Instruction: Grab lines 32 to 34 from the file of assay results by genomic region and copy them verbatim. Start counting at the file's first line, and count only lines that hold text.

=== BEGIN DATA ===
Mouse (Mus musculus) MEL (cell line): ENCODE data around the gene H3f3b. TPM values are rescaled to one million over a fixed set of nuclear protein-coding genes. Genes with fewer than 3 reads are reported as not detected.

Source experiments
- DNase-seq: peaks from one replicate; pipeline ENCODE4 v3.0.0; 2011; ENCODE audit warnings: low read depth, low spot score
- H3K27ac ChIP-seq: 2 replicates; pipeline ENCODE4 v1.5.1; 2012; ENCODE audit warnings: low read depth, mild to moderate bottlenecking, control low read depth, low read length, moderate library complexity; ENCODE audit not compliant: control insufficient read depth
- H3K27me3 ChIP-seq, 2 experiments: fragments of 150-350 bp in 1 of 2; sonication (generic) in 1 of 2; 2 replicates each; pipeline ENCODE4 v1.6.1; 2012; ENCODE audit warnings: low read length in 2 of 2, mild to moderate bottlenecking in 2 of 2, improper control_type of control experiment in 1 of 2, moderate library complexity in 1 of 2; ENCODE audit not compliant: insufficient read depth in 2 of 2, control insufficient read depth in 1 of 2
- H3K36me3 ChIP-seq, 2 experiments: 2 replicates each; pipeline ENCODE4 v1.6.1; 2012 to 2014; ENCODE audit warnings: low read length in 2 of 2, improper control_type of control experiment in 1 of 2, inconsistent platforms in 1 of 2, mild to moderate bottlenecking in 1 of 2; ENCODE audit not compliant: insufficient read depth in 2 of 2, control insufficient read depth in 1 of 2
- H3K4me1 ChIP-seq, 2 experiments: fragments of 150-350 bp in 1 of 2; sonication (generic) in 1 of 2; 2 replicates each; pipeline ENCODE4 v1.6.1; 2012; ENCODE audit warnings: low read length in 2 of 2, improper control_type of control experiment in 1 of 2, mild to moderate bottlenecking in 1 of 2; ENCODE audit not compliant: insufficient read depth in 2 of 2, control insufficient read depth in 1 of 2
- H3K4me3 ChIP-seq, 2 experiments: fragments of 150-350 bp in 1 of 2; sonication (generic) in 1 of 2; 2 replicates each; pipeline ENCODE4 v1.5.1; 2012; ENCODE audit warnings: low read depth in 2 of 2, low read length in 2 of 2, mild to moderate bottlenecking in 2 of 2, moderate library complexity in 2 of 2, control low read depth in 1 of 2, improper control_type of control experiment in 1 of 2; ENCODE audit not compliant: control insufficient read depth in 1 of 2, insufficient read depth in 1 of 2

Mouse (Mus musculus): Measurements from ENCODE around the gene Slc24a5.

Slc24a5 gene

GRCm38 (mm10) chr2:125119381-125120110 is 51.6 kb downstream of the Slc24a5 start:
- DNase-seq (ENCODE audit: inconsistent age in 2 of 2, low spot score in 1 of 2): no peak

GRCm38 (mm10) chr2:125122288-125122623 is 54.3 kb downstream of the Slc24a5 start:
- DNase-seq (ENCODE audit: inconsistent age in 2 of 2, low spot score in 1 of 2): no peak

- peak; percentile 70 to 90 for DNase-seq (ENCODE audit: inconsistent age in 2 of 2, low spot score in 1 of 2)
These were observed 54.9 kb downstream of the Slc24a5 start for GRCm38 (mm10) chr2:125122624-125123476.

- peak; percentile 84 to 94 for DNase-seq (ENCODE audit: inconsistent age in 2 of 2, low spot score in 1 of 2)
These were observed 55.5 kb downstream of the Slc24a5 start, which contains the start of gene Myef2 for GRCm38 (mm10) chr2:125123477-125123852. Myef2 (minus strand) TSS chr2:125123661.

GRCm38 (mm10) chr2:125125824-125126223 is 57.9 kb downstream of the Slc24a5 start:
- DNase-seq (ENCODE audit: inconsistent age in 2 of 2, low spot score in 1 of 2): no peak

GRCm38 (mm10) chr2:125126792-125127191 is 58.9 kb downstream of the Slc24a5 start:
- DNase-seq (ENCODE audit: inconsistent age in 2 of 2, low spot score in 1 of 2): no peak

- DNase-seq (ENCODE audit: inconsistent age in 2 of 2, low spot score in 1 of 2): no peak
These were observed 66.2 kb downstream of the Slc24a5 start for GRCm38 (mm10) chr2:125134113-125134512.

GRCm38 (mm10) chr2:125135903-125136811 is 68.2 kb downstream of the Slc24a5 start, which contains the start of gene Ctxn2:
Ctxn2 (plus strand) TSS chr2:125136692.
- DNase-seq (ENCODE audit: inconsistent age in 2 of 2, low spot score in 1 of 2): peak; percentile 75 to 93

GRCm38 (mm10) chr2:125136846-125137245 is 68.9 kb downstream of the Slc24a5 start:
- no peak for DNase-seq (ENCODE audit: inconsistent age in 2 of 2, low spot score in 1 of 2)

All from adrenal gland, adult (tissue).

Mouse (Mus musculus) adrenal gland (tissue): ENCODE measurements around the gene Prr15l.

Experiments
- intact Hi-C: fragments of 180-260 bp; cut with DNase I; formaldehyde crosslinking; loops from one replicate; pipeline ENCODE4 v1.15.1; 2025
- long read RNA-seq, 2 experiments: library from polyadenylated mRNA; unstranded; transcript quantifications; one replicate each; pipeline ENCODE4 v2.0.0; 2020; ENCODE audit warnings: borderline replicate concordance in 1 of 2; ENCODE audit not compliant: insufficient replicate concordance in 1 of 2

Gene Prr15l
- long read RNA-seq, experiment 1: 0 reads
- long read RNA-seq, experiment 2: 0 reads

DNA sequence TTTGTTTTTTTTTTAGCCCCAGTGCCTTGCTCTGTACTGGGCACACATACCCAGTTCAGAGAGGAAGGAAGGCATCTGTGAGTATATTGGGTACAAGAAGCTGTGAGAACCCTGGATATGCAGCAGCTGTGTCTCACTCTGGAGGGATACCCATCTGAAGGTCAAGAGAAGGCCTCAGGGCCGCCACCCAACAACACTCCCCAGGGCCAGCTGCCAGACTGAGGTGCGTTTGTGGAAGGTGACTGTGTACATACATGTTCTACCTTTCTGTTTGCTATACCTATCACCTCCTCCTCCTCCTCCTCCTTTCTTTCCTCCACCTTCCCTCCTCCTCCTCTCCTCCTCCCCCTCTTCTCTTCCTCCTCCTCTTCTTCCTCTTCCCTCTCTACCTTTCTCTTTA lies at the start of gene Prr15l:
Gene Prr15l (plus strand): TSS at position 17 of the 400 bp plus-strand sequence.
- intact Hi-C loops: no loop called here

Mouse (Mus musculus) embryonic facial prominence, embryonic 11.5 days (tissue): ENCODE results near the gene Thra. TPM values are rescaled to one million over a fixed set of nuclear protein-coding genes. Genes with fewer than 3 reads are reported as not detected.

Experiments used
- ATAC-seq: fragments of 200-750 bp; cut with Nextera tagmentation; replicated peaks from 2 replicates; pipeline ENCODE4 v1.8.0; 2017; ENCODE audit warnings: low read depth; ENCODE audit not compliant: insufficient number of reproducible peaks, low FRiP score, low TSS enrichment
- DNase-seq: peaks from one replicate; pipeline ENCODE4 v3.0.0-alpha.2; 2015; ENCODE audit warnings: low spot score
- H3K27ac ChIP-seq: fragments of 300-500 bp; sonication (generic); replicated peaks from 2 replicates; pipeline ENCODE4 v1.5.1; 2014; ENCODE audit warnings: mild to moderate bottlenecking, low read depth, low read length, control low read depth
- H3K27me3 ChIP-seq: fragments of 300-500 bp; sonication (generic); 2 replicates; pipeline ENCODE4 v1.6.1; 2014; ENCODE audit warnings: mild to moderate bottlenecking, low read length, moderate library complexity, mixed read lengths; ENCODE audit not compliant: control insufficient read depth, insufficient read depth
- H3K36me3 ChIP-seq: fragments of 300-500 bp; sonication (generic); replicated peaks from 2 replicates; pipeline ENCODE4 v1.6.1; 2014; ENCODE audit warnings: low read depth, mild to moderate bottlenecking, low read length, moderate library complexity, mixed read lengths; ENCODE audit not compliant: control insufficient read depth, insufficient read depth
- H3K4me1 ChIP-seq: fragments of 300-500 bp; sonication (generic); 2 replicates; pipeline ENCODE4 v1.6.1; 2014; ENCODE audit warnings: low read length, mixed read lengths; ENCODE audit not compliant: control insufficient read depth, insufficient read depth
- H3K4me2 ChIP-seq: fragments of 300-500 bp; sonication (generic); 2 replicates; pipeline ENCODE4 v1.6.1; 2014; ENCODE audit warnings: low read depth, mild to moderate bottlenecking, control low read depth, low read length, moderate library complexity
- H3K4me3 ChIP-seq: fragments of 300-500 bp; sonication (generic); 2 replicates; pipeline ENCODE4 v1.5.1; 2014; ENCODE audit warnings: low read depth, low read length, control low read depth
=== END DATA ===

Experiments
- intact Hi-C: fragments of 180-260 bp; cut with DNase I; formaldehyde crosslinking; loops from one replicate; pipeline ENCODE4 v1.15.1; 2025
- long read RNA-seq, 2 experiments: library from polyadenylated mRNA; unstranded; transcript quantifications; one replicate each; pipeline ENCODE4 v2.0.0; 2020; ENCODE audit warnings: borderline replicate concordance in 1 of 2; ENCODE audit not compliant: insufficient replicate concordance in 1 of 2